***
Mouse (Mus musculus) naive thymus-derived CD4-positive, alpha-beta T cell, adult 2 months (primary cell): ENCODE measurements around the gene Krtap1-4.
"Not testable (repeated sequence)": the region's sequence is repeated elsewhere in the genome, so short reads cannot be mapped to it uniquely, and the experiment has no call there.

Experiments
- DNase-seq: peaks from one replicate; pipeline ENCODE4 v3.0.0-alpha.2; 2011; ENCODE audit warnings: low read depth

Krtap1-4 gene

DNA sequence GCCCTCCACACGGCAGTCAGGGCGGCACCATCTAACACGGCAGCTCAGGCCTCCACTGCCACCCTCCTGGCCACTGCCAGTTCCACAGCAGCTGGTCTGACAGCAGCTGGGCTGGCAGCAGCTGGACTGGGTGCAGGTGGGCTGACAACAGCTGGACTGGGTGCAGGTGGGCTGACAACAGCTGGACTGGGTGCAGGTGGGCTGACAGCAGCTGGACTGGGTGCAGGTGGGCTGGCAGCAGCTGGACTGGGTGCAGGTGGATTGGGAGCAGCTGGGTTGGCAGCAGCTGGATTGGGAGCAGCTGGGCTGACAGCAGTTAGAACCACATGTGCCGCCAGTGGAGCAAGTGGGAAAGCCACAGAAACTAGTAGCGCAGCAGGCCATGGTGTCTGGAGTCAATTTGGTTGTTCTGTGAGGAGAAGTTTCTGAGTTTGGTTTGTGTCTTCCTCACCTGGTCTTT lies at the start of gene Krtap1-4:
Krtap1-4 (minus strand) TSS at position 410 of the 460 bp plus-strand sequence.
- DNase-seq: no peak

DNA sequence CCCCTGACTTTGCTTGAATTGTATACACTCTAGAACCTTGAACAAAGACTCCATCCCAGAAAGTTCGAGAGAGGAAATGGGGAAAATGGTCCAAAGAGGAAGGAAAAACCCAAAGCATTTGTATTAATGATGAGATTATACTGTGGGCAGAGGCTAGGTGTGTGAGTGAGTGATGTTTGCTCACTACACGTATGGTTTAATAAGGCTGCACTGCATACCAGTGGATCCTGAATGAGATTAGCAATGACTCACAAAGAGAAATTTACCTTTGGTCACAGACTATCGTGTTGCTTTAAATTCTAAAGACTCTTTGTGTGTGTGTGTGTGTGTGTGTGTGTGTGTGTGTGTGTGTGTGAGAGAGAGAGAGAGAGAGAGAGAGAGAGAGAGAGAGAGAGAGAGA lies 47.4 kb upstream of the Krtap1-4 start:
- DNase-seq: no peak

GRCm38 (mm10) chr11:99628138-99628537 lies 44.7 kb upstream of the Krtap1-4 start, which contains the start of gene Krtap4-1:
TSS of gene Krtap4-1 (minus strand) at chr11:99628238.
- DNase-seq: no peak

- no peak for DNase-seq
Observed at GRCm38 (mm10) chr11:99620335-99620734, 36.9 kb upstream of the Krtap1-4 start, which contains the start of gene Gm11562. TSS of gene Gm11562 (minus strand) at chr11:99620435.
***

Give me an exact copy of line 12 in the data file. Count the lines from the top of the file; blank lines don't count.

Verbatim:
TSS of gene Krtap4-1 (minus strand) at chr11:99628238.